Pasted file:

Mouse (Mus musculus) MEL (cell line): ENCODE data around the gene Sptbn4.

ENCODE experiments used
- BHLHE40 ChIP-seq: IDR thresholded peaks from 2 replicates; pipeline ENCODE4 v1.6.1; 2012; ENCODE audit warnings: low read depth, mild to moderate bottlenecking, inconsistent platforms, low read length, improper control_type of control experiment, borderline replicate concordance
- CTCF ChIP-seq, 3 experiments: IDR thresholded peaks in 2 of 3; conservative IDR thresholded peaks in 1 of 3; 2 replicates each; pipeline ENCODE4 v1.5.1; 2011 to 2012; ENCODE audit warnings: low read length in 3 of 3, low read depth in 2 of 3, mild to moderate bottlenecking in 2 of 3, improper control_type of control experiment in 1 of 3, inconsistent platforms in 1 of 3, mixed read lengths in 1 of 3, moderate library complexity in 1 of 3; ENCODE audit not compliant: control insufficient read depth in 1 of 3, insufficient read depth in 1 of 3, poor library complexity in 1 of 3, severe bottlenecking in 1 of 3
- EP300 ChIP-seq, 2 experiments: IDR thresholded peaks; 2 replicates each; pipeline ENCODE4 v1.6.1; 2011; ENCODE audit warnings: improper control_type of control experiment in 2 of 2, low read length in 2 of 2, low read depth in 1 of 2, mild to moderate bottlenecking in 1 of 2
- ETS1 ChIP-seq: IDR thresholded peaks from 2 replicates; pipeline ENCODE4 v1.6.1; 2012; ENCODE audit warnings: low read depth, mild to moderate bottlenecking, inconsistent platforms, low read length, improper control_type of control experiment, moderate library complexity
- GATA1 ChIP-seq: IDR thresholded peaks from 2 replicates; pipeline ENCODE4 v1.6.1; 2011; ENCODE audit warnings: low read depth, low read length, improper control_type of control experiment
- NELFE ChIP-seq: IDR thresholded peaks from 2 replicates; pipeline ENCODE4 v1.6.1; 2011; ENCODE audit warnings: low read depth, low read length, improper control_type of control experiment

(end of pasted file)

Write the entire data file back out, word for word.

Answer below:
Mouse (Mus musculus) MEL (cell line): ENCODE data around the gene Sptbn4.

ENCODE experiments used
- BHLHE40 ChIP-seq: IDR thresholded peaks from 2 replicates; pipeline ENCODE4 v1.6.1; 2012; ENCODE audit warnings: low read depth, mild to moderate bottlenecking, inconsistent platforms, low read length, improper control_type of control experiment, borderline replicate concordance
- CTCF ChIP-seq, 3 experiments: IDR thresholded peaks in 2 of 3; conservative IDR thresholded peaks in 1 of 3; 2 replicates each; pipeline ENCODE4 v1.5.1; 2011 to 2012; ENCODE audit warnings: low read length in 3 of 3, low read depth in 2 of 3, mild to moderate bottlenecking in 2 of 3, improper control_type of control experiment in 1 of 3, inconsistent platforms in 1 of 3, mixed read lengths in 1 of 3, moderate library complexity in 1 of 3; ENCODE audit not compliant: control insufficient read depth in 1 of 3, insufficient read depth in 1 of 3, poor library complexity in 1 of 3, severe bottlenecking in 1 of 3
- EP300 ChIP-seq, 2 experiments: IDR thresholded peaks; 2 replicates each; pipeline ENCODE4 v1.6.1; 2011; ENCODE audit warnings: improper control_type of control experiment in 2 of 2, low read length in 2 of 2, low read depth in 1 of 2, mild to moderate bottlenecking in 1 of 2
- ETS1 ChIP-seq: IDR thresholded peaks from 2 replicates; pipeline ENCODE4 v1.6.1; 2012; ENCODE audit warnings: low read depth, mild to moderate bottlenecking, inconsistent platforms, low read length, improper control_type of control experiment, moderate library complexity
- GATA1 ChIP-seq: IDR thresholded peaks from 2 replicates; pipeline ENCODE4 v1.6.1; 2011; ENCODE audit warnings: low read depth, low read length, improper control_type of control experiment
- NELFE ChIP-seq: IDR thresholded peaks from 2 replicates; pipeline ENCODE4 v1.6.1; 2011; ENCODE audit warnings: low read depth, low read length, improper control_type of control experiment